The misery of the stench, which came from those who were seasick, the inability to bathe and the sweat that resulted from the unbearable heat, lasted for seven long weeks. The result was anger, bitterness, jealousy and despair, not to leave out the self-pity that so many probably felt at this point.
But, even after these times of weakness and human passions passed, the people still trusted in the God that they felt had led them to make this journey. They confessed their sins to their God and received His forgiveness.
Not only did they have to face these problems, but they also had to deal with the mistreatment and harassment that came from the crew of the ship who mocked them without mercy. A keen dislike for the Pilgrims was seen in some of the crew. The leader of this group told the Pilgrims often how he looked forward to feeding their dead bodies to the fish after they died on board. It is recorded that this crew leader died himself before the voyage was over, from a mysterious disease. It was his body that was thrown over the side, as was necessary with all that died on board the ship. After this mysterious death, the mocking from the crew members stopped.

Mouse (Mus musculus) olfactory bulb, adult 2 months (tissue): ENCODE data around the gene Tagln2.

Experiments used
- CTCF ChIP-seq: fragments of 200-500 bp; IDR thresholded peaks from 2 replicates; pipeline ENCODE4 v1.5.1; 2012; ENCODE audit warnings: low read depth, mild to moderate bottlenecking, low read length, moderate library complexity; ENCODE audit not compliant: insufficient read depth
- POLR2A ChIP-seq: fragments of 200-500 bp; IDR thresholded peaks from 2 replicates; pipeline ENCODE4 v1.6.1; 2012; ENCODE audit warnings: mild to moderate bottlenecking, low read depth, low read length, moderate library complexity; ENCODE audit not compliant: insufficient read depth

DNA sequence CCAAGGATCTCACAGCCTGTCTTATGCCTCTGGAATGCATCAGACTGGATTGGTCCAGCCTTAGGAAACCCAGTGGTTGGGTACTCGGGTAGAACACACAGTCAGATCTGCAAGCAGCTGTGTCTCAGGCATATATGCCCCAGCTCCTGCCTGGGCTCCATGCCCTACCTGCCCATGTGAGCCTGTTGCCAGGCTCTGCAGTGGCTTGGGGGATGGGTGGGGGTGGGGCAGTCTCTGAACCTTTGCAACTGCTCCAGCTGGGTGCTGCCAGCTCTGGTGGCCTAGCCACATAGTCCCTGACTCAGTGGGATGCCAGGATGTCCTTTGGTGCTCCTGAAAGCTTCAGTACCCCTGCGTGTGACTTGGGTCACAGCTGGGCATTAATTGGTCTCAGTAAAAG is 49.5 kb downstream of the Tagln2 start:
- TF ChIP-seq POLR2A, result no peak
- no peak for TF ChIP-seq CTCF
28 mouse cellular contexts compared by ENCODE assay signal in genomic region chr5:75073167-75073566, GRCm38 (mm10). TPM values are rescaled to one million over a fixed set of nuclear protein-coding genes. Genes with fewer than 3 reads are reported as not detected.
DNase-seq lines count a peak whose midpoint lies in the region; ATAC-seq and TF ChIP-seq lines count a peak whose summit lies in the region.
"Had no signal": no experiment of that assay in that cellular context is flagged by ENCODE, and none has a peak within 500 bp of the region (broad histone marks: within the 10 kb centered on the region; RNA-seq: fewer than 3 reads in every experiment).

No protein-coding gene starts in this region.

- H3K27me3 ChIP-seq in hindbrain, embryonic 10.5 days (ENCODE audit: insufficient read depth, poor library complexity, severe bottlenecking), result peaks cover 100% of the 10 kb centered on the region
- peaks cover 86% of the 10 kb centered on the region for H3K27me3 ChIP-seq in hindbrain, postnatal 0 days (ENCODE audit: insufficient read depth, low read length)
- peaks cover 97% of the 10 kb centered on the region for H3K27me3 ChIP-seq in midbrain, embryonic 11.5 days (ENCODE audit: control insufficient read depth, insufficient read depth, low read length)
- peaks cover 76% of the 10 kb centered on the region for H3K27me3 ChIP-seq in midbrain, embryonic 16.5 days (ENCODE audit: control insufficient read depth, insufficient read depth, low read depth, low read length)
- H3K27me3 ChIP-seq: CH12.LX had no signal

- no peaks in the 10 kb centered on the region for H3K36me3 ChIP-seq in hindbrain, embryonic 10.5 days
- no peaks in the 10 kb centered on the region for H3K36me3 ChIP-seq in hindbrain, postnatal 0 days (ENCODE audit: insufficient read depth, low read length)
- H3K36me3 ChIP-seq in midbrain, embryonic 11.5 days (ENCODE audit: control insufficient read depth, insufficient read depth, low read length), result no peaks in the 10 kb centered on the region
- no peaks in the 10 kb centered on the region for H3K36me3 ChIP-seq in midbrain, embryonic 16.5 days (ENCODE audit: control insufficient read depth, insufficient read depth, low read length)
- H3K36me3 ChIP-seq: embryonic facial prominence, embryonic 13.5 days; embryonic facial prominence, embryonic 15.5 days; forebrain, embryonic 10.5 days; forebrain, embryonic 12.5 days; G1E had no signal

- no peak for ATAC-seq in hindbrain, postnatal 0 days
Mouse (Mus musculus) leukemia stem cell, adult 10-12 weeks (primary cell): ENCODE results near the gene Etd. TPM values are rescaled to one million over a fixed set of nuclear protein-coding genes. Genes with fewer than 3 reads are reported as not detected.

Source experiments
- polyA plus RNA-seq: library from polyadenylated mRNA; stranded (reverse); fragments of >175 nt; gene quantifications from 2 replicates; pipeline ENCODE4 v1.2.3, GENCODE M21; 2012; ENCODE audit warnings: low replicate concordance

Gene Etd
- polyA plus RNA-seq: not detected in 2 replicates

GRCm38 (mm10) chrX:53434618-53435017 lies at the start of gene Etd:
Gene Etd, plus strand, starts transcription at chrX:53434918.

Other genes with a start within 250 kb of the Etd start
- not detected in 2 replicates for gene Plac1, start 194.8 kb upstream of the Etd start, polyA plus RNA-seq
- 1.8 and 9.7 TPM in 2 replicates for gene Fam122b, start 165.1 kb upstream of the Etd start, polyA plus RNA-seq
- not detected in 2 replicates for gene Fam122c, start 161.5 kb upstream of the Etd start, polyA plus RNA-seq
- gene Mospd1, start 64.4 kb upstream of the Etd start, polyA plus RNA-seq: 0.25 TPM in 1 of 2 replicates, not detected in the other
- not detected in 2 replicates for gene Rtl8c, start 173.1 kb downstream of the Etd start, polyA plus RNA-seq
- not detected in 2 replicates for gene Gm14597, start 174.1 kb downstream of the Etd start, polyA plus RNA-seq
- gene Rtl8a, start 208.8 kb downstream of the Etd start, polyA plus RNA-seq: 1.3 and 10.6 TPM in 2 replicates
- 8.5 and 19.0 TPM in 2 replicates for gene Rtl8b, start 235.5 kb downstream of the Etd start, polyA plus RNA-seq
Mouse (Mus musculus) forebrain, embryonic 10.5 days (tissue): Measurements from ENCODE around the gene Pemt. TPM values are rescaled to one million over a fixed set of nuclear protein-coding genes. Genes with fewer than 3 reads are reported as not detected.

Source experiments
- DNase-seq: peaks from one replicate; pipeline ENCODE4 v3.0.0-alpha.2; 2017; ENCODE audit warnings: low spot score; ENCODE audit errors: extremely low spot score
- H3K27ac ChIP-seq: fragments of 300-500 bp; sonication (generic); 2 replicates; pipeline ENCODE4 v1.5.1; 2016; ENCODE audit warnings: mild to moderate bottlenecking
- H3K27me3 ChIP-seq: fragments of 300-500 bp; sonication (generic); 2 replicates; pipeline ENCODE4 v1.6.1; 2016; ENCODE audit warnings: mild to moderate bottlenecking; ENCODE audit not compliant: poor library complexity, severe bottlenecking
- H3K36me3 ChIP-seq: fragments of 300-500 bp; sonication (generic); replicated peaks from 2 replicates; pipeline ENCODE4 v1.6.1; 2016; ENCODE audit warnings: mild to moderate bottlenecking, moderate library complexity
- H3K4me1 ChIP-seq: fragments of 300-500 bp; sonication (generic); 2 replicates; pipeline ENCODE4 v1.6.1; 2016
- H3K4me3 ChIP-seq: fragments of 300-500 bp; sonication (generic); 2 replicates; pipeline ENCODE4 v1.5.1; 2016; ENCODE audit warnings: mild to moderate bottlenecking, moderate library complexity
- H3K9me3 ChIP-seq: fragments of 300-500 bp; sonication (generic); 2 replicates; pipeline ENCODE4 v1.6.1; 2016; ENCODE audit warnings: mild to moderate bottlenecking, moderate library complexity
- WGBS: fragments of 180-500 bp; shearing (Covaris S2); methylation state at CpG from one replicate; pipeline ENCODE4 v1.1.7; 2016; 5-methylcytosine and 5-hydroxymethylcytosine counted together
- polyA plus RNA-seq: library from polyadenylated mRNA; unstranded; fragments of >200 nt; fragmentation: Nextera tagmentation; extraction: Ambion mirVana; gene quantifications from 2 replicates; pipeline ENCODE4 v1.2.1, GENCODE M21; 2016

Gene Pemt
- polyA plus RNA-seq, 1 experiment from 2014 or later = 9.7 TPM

Halfway through the voyage, the storms were continuing. When one violent storm hit, the Mayflower “was rolling so far over on her sides that the sole lantern seemed almost parallel with the crossbeams. Children were screaming, and more than a few Pilgrims feared she might shift her cargo and go all the way over. Suddenly, a tremendous boom resounded through the ship. The main crossbeam supporting the mainmast had cracked and was sagging alarmingly.” (“The Light and Glory,” Peter Marshell and David Manuel)